Most of my consultancy work boils down to devising ways in which clients can maximise the validity and quality of work by lay staff or volunteers whilst minimising the impact of inevitable errors. And my email inbox is rarely without a plaintive request (open or veiled) for informal guidance or reassurance on a conclusion in which the sender lacks the confidence necessary for exposing it to peer scrutiny.
In the real world, whether we statisticians like it or not, an overwhelming majority of statistically based decisions and statistically oriented actions are taken by nonstatisticians.
Having made such a sweeping statement, it would be prudent to take a moment for definition of terms. What, exactly, is a nonstatistician?
In my own practice, there is no single clear cut answer to that. The word is not the binary divisor which it pretends to be: just a shifting pointer on a continuum. That’s why I used the alternative description "lay staff" in my first paragraph, above: because it’s less complicated. All too often, individuals with the same level of expertise will place themselves very emphatically on opposite sides of the pointer. In one market segment with which I am very familiar, professionals who are hazy about the difference between mean and mode are counted as statisticians and make million euro decisions based on statistical grounds. In another, science graduates whose degree transcripts include passes in all the usual statistics courses claim to be completely baffled by the subject.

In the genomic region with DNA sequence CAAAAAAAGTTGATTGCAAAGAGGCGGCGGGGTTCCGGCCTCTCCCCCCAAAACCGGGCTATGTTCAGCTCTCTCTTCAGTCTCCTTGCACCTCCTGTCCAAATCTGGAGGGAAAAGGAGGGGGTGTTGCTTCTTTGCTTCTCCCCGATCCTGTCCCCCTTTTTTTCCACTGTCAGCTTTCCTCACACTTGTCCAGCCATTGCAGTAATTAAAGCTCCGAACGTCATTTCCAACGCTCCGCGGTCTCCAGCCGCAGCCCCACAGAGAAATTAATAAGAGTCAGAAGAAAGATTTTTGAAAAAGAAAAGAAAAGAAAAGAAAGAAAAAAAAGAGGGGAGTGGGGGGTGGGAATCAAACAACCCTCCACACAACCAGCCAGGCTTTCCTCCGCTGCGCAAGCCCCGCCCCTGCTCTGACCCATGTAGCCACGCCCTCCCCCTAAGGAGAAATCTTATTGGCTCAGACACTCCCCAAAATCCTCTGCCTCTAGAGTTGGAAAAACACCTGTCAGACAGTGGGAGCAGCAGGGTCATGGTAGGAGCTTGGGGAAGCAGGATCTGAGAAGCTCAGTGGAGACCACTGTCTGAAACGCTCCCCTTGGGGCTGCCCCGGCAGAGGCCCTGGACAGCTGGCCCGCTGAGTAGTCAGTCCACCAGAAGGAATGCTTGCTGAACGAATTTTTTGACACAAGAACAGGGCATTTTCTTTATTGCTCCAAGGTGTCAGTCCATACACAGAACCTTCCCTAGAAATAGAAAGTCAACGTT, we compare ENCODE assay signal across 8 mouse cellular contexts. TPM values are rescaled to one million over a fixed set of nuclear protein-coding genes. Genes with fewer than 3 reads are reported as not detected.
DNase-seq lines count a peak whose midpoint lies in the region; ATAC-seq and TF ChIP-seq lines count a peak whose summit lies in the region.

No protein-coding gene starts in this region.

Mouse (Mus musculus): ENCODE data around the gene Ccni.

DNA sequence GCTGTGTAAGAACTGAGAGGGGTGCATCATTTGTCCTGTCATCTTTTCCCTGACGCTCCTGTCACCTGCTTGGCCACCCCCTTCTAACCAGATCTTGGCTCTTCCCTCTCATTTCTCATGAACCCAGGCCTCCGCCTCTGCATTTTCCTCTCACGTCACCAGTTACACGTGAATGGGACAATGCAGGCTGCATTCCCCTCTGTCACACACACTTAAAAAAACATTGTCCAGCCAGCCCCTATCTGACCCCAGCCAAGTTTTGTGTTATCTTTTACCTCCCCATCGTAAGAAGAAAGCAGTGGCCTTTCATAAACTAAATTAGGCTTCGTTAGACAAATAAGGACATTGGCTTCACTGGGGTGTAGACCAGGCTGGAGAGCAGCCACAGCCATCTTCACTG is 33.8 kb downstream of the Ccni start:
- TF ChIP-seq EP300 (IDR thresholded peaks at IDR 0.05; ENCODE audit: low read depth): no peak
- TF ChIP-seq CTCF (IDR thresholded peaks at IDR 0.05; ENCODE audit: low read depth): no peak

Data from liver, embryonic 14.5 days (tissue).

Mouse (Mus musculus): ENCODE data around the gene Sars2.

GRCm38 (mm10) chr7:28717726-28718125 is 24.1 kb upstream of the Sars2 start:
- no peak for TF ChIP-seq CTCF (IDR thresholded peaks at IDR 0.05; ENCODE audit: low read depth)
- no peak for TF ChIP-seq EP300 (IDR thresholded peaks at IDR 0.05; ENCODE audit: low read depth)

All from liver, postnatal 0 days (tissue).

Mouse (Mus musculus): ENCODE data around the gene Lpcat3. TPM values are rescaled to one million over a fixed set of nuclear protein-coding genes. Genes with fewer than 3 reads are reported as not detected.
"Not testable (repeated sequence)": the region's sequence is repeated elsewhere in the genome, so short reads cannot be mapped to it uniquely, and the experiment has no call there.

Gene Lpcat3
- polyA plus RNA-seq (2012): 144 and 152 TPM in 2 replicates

Reading through the literature of any professional area, but particularly in the medical and life sciences, one finds frequent reference to this. [more...]